• I prefer Country
  • Why? 'Cause it's songs about me. It's music I can listen to in the car with my kids around. It's old-fashioned values and unselfish people still helping each other. Now, if only Guitar Hero would actually come in a country version...

  • I have better-than-perfect vision
  • I have permission from my optometrist to brag on this. He was dismayed at not being able to sell me any glasses or contacts with my 20/15 vision in both eyes. This is amazing to me since my dad has always worn glasses, my younger brother is starting to wear them, and my mom has been wearing them for a few years now.

02 April 2007

Maintainable code [for the win]

Books can (and have) been written on this topic, but I'd like to share one of my favorite little constructs. Often times I'll need to change a variable just for the scope of my function (a locking bool or a depth count for instance). It is ALWAYS better to use a temporary class on the stack to do this.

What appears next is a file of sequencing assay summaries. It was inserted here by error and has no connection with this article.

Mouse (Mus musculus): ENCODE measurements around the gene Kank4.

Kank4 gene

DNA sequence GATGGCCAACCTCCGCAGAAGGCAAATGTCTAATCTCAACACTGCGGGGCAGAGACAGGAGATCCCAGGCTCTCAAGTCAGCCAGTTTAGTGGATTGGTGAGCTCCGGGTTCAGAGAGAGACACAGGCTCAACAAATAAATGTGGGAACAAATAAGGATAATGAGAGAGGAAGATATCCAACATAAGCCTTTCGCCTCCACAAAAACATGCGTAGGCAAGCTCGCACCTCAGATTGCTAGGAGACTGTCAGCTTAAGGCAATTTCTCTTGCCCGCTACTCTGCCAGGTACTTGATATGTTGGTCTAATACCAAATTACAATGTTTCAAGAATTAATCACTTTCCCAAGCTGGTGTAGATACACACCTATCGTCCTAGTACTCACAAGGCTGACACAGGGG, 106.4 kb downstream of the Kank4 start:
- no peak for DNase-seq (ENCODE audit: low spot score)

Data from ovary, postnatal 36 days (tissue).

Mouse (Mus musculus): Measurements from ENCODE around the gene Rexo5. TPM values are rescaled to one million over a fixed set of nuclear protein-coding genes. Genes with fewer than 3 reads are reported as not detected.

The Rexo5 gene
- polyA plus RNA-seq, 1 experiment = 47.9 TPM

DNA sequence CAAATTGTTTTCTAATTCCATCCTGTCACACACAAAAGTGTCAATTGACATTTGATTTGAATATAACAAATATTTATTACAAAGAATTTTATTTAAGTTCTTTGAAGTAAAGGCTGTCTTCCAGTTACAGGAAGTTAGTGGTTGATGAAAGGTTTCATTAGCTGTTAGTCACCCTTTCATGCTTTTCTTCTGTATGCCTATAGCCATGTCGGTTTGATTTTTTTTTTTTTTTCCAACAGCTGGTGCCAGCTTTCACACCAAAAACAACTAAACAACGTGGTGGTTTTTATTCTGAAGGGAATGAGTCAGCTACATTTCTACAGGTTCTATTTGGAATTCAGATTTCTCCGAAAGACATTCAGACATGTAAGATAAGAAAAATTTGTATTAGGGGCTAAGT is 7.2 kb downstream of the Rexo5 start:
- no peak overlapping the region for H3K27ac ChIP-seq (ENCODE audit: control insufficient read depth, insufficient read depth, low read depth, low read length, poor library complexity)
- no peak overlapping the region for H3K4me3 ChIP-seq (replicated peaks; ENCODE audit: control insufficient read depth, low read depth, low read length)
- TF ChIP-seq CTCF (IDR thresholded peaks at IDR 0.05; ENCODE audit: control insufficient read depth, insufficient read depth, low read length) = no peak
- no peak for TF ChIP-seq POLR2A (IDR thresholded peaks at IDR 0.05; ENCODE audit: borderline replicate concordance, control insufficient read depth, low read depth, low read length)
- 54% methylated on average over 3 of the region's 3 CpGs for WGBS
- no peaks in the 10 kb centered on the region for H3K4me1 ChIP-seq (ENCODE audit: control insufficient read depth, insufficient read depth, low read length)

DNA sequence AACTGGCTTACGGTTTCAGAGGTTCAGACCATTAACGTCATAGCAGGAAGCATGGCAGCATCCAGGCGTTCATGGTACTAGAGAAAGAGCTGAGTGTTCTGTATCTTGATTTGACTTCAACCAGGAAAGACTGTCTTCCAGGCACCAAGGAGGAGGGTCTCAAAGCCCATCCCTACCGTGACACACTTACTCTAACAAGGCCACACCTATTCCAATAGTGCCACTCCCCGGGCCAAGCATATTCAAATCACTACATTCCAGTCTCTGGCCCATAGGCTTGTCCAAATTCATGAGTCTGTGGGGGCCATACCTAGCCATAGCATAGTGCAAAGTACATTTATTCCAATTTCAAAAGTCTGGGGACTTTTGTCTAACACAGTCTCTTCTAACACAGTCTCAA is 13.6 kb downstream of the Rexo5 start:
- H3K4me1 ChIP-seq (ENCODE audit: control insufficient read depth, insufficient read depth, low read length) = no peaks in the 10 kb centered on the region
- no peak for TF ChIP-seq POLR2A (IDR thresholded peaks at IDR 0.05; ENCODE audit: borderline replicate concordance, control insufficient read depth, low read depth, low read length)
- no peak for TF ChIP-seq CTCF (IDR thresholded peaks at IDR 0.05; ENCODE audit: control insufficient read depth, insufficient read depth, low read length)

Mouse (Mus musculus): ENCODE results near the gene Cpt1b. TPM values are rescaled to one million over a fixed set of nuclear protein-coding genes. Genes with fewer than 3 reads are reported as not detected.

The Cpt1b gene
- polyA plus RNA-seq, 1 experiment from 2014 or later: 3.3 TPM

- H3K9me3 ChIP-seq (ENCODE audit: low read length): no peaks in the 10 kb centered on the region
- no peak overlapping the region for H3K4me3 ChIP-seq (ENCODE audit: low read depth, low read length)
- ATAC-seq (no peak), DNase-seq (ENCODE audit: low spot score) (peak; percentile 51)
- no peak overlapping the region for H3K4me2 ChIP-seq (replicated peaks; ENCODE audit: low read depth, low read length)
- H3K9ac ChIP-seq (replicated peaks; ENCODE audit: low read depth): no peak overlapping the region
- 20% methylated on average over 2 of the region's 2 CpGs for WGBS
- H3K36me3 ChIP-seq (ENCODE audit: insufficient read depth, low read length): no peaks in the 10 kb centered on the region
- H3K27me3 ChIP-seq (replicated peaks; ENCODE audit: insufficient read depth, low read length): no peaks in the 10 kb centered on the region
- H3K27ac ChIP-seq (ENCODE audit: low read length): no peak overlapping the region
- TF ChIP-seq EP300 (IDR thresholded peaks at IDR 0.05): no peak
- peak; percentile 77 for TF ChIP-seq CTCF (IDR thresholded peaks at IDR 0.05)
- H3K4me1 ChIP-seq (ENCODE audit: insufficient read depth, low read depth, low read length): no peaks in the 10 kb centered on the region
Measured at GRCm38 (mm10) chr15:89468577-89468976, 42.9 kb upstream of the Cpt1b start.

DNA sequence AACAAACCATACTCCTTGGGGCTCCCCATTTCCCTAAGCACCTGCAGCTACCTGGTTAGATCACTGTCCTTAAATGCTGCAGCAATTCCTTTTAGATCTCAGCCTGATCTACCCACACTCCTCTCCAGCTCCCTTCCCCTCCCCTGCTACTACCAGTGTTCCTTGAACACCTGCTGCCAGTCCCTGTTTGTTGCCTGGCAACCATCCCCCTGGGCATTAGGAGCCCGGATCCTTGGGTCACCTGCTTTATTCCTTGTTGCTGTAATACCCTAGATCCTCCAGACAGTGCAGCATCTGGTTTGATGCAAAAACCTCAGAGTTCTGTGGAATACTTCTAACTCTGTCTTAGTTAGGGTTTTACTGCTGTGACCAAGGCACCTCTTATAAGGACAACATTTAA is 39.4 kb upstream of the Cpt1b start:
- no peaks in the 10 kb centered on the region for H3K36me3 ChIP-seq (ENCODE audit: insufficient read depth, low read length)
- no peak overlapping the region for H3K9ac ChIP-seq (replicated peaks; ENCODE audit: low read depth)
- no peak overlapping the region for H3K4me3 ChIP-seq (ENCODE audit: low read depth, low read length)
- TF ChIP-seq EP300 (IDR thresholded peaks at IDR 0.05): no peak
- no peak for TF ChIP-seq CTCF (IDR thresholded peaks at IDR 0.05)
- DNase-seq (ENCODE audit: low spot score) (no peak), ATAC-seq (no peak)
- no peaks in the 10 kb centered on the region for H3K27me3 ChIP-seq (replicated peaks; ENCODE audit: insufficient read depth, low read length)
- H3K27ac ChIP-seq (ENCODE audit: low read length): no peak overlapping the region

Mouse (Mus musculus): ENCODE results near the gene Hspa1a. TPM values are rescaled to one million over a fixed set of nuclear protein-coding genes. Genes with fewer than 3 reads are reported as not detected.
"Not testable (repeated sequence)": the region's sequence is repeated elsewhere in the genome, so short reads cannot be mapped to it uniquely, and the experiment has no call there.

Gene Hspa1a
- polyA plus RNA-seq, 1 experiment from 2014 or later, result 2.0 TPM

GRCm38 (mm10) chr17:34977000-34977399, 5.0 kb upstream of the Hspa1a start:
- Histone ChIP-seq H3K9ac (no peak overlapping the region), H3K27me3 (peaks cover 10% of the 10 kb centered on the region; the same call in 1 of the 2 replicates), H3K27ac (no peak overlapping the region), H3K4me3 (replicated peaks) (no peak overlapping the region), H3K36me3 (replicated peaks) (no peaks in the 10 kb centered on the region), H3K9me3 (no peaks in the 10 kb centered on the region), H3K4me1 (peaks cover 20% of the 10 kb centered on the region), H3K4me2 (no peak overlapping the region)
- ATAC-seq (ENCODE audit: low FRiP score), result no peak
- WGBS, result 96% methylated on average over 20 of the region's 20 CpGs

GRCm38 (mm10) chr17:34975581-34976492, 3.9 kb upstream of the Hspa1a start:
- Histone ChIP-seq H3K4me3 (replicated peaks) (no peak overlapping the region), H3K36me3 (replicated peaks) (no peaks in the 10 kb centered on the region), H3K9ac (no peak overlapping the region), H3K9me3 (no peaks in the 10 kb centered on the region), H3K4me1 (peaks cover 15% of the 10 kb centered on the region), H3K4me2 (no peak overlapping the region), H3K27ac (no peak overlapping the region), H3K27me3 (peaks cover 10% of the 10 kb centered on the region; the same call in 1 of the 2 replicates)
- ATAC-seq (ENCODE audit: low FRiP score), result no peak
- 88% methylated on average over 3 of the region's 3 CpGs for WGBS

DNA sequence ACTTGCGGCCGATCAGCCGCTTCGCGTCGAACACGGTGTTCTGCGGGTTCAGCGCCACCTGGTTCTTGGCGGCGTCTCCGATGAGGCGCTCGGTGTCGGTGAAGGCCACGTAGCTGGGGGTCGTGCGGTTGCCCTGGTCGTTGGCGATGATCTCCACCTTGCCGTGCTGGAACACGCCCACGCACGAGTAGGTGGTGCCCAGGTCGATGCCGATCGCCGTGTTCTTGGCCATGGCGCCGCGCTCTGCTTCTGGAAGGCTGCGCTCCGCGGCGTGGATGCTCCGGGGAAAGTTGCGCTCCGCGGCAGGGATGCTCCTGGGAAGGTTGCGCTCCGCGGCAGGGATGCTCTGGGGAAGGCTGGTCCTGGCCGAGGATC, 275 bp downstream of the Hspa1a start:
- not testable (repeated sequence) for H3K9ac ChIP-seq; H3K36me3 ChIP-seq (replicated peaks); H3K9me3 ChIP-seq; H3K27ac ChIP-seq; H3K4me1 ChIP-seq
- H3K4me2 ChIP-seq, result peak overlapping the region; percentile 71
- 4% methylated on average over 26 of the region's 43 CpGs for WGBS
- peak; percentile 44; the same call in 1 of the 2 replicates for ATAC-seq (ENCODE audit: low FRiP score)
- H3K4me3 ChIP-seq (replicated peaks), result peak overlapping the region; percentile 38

If I set bRecursionLock = true then I have to remember to always set bRecursionLock = false before I return from the function. What if someone other than me (or even me in a few months) has to change that code? What if someone adds a new return and forgets to set bRecursionLock = false? You get a hard-to-track-down bug. Why bother? The simplist C++ construct can take care of this:

class TempLock
    bool& m_lock;
    TempLock( bool& lock ) : m_lock( lock ) { m_lock = true; }
    ~TempLock() { m_lock = false; }
TempLock lock( bRecursionLock );

We actually had this situation last week. A function needed a temporary class to change a variable on a class instance just in the scope of a function, so I used this construct even though there were no return statements. At the same time, an intern refactored the same function to return all over the place. When both of our changes were merged, the code worked perfectly.

24 March 2007

Deconstructing the XBox security system

This is a great video that talks about the original XBox, its security shortcomings, and how hackers eventually got it to run Linux. Over an hour, but very entertaining for geeks like myself.

23 March 2007

Getting Handsy

Grandma and Grandpa are in town, so somehow, crazy videos with my son turn up. Here's the latest:

21 March 2007

Humanized Software